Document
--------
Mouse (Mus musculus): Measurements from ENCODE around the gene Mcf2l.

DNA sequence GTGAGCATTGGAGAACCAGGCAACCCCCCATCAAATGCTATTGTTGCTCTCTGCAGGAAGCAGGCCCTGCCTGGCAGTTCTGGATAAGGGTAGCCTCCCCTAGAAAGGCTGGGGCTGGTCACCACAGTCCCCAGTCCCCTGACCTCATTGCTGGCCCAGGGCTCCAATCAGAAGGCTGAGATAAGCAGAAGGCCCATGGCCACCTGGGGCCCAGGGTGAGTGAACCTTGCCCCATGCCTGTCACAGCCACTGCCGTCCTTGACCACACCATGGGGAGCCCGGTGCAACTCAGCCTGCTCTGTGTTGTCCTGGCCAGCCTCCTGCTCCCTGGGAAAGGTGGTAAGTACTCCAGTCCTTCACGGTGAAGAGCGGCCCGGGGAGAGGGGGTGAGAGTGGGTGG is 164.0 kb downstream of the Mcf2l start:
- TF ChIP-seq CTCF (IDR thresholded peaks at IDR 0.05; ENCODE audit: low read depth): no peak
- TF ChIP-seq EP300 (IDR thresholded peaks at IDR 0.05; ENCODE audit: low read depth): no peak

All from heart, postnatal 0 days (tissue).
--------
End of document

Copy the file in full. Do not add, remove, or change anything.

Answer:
Mouse (Mus musculus): Measurements from ENCODE around the gene Mcf2l.

DNA sequence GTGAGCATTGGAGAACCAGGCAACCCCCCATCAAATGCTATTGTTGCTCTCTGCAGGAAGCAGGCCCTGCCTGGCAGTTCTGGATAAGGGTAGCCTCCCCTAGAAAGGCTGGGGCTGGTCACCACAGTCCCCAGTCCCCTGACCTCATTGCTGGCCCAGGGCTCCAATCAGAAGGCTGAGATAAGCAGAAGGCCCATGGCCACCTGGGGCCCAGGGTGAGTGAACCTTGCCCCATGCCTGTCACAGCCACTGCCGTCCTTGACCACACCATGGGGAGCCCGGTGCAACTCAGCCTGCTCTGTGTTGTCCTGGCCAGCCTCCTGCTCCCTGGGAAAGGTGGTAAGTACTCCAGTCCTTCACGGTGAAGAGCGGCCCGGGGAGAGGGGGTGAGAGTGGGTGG is 164.0 kb downstream of the Mcf2l start:
- TF ChIP-seq CTCF (IDR thresholded peaks at IDR 0.05; ENCODE audit: low read depth): no peak
- TF ChIP-seq EP300 (IDR thresholded peaks at IDR 0.05; ENCODE audit: low read depth): no peak

All from heart, postnatal 0 days (tissue).